CANNES, France—Samsung wants everyone to create content with its devices—even other marketers. Last year’s Cannes Lions Marketer of the Year has returned to the festival with an “immersive bespoke space,” Atelier Samsung, where it will hold workshops to “help industry leaders reimagine their brands through the lens of creators using Samsung’s mobile, VR and Gear 360 offerings,” explained a rep for the brand.
Adweek caught up with Samsung CMO Marc Mathieu last week to learn about the brand’s Cannes activation, which is located at 5 Rue de Belges and will be open starting today, running through June 23 from noon to 6 p.m. local time.
Adweek: Can you tell us a bit about this activation and why you wanted to hold workshops at the festival?
CMO Marc Mathieu: Last year we had several meeting points in our space around 360 and virtual reality. This year we wanted to take it beyond. More and more, what we see happening with the whole generation of creators—the YouTube generation, the young filmmakers, the fellow marketers—[they] actually embrace the technology that we make and create content. The quality of the camera on the phone has become such that we want to help people understand how they can unlock the whole ecosystem of our products to create content that then they can share and experience on mobile devices, which is the way that the younger generation lives their life.
How does this effort do that?
During our time at Cannes, we’re going to hold a new gathering that we’re calling Atelier Samsung. It’s a workshop approach that will sort of bring our office to life and showcase the power of creativity. It’s a showroom and workspace where people can check out the ecosystem of devices, like the phone, like the VR headset, the 360 camera. Then we will have ongoing workshops to show the creative potential of creating with the Galaxy phone. We will have a workshop session with Casey Neistat, Spike Jonze and Shantell Martin discussing the future of content creation and how Samsung is changing the game. We’ll also premiere a new series we’ve been working on with Vice called Beyond the Frame with a discussion on VR. A lot of working sessions will have a workshop approach instead of a finished session.
Will you be recording any of those sessions to put online for young creators who maybe can’t afford Cannes but want to know about these things?
The beauty of having someone like Casey [be part of things] is that even if we don’t, he will.
With the Oscars spot that you had with Casey Neistat the company really leaned into creators. What’s the strategy behind that?
We look at them not as a target but as people who are fundamentally changing the model and integrating technology in everything that technology has disrupted to do so. As creators their phones have these uses [because of] technology but they are also the amplifiers of what you can do with this technology. They are part of this bigger idea that we’re going to make a product for things that can’t be done so hence the tagline ‘Do What You Can’t.’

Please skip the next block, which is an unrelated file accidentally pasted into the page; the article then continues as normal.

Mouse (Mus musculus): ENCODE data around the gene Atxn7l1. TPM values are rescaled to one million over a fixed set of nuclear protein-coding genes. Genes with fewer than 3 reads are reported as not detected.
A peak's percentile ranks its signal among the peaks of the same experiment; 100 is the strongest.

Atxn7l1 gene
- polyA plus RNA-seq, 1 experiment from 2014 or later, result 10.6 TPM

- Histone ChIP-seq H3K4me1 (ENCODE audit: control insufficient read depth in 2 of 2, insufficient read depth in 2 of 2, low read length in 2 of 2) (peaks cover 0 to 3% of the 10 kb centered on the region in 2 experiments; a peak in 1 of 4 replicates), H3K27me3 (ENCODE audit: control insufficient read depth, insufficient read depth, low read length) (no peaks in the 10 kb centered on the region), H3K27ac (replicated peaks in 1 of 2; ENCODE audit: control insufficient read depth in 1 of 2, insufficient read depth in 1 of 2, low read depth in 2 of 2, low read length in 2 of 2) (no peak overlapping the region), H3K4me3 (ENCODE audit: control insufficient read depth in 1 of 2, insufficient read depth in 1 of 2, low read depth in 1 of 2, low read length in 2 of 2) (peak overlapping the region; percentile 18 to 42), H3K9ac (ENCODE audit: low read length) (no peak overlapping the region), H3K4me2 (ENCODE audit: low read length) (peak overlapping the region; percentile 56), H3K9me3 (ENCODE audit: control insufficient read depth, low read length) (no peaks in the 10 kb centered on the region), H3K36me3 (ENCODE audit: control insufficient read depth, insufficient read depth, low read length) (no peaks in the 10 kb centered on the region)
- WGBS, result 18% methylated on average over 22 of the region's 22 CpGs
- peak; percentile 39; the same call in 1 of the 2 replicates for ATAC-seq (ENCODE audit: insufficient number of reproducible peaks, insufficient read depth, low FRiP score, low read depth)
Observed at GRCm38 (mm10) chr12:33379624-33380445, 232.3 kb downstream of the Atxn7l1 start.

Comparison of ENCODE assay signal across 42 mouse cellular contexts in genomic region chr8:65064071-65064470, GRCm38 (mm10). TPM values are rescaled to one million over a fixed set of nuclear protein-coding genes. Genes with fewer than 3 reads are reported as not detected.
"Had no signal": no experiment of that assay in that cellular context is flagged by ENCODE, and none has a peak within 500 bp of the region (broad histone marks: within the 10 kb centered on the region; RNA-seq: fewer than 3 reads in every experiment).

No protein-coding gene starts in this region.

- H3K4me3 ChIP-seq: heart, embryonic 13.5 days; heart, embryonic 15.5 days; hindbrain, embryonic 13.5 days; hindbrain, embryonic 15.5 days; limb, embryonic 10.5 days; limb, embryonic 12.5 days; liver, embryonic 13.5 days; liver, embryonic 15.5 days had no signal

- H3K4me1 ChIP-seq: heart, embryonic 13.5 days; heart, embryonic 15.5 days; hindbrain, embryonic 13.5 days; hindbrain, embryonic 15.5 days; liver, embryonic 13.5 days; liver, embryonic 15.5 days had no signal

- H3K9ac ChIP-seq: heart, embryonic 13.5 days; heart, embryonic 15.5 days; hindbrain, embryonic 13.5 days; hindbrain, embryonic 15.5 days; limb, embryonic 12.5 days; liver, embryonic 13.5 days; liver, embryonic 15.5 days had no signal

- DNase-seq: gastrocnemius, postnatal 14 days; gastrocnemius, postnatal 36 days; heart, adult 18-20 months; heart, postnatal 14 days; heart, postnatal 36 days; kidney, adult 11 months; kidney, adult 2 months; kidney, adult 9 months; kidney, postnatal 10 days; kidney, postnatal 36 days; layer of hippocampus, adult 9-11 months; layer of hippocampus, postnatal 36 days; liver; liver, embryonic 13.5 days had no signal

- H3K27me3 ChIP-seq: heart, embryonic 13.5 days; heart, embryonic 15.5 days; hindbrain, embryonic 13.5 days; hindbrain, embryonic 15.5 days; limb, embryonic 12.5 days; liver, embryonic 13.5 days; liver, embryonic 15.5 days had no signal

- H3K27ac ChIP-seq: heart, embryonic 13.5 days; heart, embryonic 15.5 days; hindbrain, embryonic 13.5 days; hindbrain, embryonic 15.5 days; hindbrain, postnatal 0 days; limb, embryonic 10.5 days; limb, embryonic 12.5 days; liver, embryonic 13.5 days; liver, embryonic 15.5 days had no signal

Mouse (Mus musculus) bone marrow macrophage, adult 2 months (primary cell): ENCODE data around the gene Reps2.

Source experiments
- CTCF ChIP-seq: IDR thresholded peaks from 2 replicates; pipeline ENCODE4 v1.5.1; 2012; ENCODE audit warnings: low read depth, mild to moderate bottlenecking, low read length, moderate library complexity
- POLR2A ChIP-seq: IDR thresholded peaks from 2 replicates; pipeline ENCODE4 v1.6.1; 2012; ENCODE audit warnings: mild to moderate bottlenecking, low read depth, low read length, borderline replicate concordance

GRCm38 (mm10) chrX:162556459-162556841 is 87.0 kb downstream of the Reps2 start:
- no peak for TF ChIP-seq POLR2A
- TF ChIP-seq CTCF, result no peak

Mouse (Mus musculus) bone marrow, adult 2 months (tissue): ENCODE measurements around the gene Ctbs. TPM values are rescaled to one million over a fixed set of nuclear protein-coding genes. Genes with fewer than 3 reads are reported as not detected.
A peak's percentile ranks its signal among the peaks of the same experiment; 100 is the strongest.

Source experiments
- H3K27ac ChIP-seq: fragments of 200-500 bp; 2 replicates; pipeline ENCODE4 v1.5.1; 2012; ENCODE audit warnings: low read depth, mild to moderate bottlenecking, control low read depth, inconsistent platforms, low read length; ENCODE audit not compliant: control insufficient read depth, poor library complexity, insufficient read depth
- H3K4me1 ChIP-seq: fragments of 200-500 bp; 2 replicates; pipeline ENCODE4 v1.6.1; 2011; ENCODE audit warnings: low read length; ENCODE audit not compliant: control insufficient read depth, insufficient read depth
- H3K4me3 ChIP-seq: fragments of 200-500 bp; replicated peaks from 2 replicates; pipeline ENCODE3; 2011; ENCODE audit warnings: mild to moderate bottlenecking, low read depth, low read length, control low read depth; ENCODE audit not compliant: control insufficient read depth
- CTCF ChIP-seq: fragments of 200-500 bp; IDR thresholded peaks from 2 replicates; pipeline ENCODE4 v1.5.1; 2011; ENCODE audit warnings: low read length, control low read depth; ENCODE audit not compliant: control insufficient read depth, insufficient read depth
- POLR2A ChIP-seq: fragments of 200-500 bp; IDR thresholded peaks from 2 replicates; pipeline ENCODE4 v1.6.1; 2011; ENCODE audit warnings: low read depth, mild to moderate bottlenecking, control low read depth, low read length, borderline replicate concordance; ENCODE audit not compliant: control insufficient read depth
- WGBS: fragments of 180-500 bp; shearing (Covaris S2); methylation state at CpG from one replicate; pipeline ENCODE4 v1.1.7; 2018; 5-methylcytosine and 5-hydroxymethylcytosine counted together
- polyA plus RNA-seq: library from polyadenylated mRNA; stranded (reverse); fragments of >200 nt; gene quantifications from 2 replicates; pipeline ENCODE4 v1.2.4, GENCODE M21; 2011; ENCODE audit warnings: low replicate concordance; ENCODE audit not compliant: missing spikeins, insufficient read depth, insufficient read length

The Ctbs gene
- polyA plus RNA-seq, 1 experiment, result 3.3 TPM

Our mission is really to scale the creativity of not just Casey but all of the creators. Again the reason we say creators are our beat, like Nike says if you have a body you are an athlete, we want to say, as I said before, that if you have a phone, a connection signal and an idea you can be a creator. We’re trying to unleash that.
The broader strategy is really to amplify the movement that already exists. These kids, they all use their phones to create and share content and experience content. When you think about the evolution of the mobile phone even in the last 10 to 15 years, initially you could make a phone call, then you could text message, then you started to be able to take pictures, share pictures, change your profile picture, then we started to do the same but with video and now you can even do it with 360, and that is all within something that fits in your pocket.
The [smart]phone has disrupted the way that a whole generation thinks of themselves as being constantly empowered to capture, create and share content at scale—scale of the social metrics they can see from their phone—and experience content with their phone. That’s why for us it’s a strategy that’s really at the heart of our marketing model to play creativity up.
Will there be any big revelations, like a new device or series, at the festival this year?
It’s a moment about creativity and marketing, so we will highlight that. We’re going to highlight how people can create with our phone and mobile ecosystem. Clearly when I say we’re going to do a workshop, we’re going to be a little bit more pushy than a workshop because at the end of the day we want some of our partners to also embrace our phone. The reality is that a lot of the content that is created in marketing can be created and can be captured on the Galaxy phone.